Japanese authorities warned Tokyo residents to stay indoors as a severe snow storm hit the capital

Japanese authorities warned Tokyo residents to stay indoors as a severe snow storm hit the capital

Local media has reported that at least 43 people have been injured because of snow-related accidents, with as much as 1.6 in of snow recorded on Saturday morning in Tokyo.

Weather forecasters have warned that with a rapidly developing low pressure front heading towards eastern Japan, more snow can be expected.

Last year parts of northern Japan had as much as 18ft of snow – a record-breaking amount that caused buildings to collapse under its immense weight.

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Power supplies and transport have been disrupted after south-west England and south Wales were hit by a powerful storm.

Engineers have been working to restore power but more than 7,000 homes are still without electricity.

In Dawlish, Devon, a section of sea wall under the railway line collapsed, leaving the track suspended in mid-air.

UK’s Prime Minister David Cameron will chair a meeting of the Cobra emergency committee later to consider the government’s response.

It is the first time this year that the prime minister will have chaired a meeting of Cobra to discuss the floods and follows widespread criticism of Environment Secretary Owen Paterson’s handling of the crisis.

Power supplies and transport have been disrupted after south-west England and south Wales were hit by a powerful storm

Power supplies and transport have been disrupted after south-west England and south Wales were hit by a powerful storm

The prime minister’s office said David Cameron was anxious to ensure that “all that can be done is being done”.

Earlier, First Great Western said all lines between Exeter St Davids and Penzance were closed because of adverse weather conditions and it advised against travel for the rest of the day.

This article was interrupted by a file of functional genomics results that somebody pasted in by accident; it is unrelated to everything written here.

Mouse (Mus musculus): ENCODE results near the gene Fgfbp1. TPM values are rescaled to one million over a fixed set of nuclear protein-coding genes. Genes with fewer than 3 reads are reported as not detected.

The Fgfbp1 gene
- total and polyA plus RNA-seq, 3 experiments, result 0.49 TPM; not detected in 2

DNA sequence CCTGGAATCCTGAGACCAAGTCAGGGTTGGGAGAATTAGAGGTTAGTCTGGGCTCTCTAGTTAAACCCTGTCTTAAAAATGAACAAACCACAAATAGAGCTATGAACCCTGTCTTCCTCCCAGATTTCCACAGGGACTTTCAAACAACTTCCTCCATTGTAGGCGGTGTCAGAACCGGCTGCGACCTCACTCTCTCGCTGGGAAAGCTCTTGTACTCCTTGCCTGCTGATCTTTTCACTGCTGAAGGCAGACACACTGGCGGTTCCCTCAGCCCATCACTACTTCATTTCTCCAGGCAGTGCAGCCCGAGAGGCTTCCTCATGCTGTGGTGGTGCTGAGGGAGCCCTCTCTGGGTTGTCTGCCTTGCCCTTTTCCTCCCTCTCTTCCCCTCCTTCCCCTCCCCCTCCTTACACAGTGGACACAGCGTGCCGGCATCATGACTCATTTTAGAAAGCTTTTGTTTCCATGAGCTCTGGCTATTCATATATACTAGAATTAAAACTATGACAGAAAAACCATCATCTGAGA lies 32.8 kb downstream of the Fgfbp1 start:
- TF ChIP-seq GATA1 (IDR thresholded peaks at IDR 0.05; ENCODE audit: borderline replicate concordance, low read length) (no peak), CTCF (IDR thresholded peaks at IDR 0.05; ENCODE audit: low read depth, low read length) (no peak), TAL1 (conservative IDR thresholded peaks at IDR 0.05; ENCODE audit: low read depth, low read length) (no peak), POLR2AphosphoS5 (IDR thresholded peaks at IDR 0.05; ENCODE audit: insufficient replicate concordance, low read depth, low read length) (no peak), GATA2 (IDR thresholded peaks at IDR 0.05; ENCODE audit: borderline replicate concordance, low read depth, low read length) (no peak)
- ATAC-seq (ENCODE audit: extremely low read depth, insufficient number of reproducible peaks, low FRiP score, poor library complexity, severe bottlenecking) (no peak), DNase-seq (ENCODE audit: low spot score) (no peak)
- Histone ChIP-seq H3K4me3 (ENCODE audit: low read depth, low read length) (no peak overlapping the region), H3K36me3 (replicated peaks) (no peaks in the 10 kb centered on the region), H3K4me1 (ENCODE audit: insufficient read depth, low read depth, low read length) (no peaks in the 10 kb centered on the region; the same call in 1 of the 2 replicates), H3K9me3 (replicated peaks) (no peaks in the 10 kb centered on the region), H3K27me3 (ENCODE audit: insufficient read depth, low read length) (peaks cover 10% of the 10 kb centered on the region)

Part of the sea wall at Dawlish, which is between Exeter and Cornwall, has collapsed and the railway station and tracks have been severely damaged by huge waves, driven by gale-force winds.

Western Power Distribution said about 44,000 customers had been affected by power cuts since Tuesday afternoon and 7,400 homes in south-west England remained without power.

The Met Office said gusts of up to 70mph and 20mm of rain had spread from the South West to south-west Wales and eastern Northern Ireland overnight.

Western Power Distribution said there had been high voltage faults due to debris being blown around in Devon and Cornwall.

Teams of engineers worked through the night to try to fix the faults, and the company said it would also switch circuits to work around individual faults.

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France and Italy are on flood alert as heavy rain brings chaos to parts of Europe.

Hundreds of people were forced to evacuate their homes in the Italian city of Pisa as the Arno River threatened to burst its banks on Friday.

High seas are expected to cause widespread flooding along France’s Atlantic coast.

Meanwhile, deep snow drifts left dozens of people stranded in Serbia.

Hundreds of people were forced to evacuate their homes in the Italian city of Pisa as the Arno River threatened to burst its banks

Hundreds of people were forced to evacuate their homes in the Italian city of Pisa as the Arno River threatened to burst its banks

Local officials declared a state of emergency and deployed rescue teams to help travelers trapped in their vehicles. Snow storms and strong winds have been sweeping across Eastern Europe.

Italian media said a stretch of medieval wall measuring about 95ft in the town of Volterra, in the province of Pisa, collapsed as a result of heavy rain.

The French department of Finistere, in the west of the country, was placed on red alert as forecasters warned of huge waves and extensive flooding. Ten other French departments were also on alert for rising water levels.

At least two people died and scores had to be airlifted to safety after floods hit south-eastern France earlier this month.

Severe storms have been battering Europe for much of January.

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A snow storm spawned traffic chaos in the Deep South leaving thousands of people stranded overnight on motorways, in schools and churches.

Airports and roads were closed as five states declared emergencies.

Military vehicles were deployed to aid stuck motorists and to reach those in need of food and water.

Barely 3in of snow caused havoc in a warm-weather region where many cities do not even have snow ploughs or fleets of salt trucks.

Hundreds of road accidents were reported, a number of them involving trucks jackknifing on highways.

Despite ample weather warnings, school officials waited until the middle of Tuesday when snow was already falling to send students home on routes where traffic was grinding to a halt.